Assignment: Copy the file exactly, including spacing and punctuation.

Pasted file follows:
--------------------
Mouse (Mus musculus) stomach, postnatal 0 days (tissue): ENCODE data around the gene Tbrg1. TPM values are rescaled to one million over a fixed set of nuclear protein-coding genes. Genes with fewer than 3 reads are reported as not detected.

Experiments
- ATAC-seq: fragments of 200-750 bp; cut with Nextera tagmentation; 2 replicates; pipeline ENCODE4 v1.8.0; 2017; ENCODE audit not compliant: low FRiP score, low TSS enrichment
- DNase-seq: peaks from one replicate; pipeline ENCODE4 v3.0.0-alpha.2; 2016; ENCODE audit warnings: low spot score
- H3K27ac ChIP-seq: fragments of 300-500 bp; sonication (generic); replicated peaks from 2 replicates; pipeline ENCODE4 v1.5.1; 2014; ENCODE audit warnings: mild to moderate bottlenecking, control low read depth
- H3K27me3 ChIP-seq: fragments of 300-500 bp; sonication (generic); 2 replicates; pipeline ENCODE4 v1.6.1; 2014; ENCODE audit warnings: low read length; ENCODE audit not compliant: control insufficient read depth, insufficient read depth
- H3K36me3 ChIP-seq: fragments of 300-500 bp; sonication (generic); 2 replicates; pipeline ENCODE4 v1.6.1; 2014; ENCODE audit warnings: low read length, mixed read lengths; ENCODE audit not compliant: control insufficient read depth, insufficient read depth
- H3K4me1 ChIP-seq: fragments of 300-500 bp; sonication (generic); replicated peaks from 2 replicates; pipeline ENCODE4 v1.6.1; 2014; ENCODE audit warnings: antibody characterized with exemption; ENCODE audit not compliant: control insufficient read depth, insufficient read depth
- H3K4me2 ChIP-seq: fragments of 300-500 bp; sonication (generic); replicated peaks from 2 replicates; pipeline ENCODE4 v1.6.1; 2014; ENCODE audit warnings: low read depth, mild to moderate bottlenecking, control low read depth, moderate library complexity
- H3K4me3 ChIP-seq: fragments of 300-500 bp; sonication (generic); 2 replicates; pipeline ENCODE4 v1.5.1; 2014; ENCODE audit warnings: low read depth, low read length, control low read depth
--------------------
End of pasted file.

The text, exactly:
Mouse (Mus musculus) stomach, postnatal 0 days (tissue): ENCODE data around the gene Tbrg1. TPM values are rescaled to one million over a fixed set of nuclear protein-coding genes. Genes with fewer than 3 reads are reported as not detected.

Experiments
- ATAC-seq: fragments of 200-750 bp; cut with Nextera tagmentation; 2 replicates; pipeline ENCODE4 v1.8.0; 2017; ENCODE audit not compliant: low FRiP score, low TSS enrichment
- DNase-seq: peaks from one replicate; pipeline ENCODE4 v3.0.0-alpha.2; 2016; ENCODE audit warnings: low spot score
- H3K27ac ChIP-seq: fragments of 300-500 bp; sonication (generic); replicated peaks from 2 replicates; pipeline ENCODE4 v1.5.1; 2014; ENCODE audit warnings: mild to moderate bottlenecking, control low read depth
- H3K27me3 ChIP-seq: fragments of 300-500 bp; sonication (generic); 2 replicates; pipeline ENCODE4 v1.6.1; 2014; ENCODE audit warnings: low read length; ENCODE audit not compliant: control insufficient read depth, insufficient read depth
- H3K36me3 ChIP-seq: fragments of 300-500 bp; sonication (generic); 2 replicates; pipeline ENCODE4 v1.6.1; 2014; ENCODE audit warnings: low read length, mixed read lengths; ENCODE audit not compliant: control insufficient read depth, insufficient read depth
- H3K4me1 ChIP-seq: fragments of 300-500 bp; sonication (generic); replicated peaks from 2 replicates; pipeline ENCODE4 v1.6.1; 2014; ENCODE audit warnings: antibody characterized with exemption; ENCODE audit not compliant: control insufficient read depth, insufficient read depth
- H3K4me2 ChIP-seq: fragments of 300-500 bp; sonication (generic); replicated peaks from 2 replicates; pipeline ENCODE4 v1.6.1; 2014; ENCODE audit warnings: low read depth, mild to moderate bottlenecking, control low read depth, moderate library complexity
- H3K4me3 ChIP-seq: fragments of 300-500 bp; sonication (generic); 2 replicates; pipeline ENCODE4 v1.5.1; 2014; ENCODE audit warnings: low read depth, low read length, control low read depth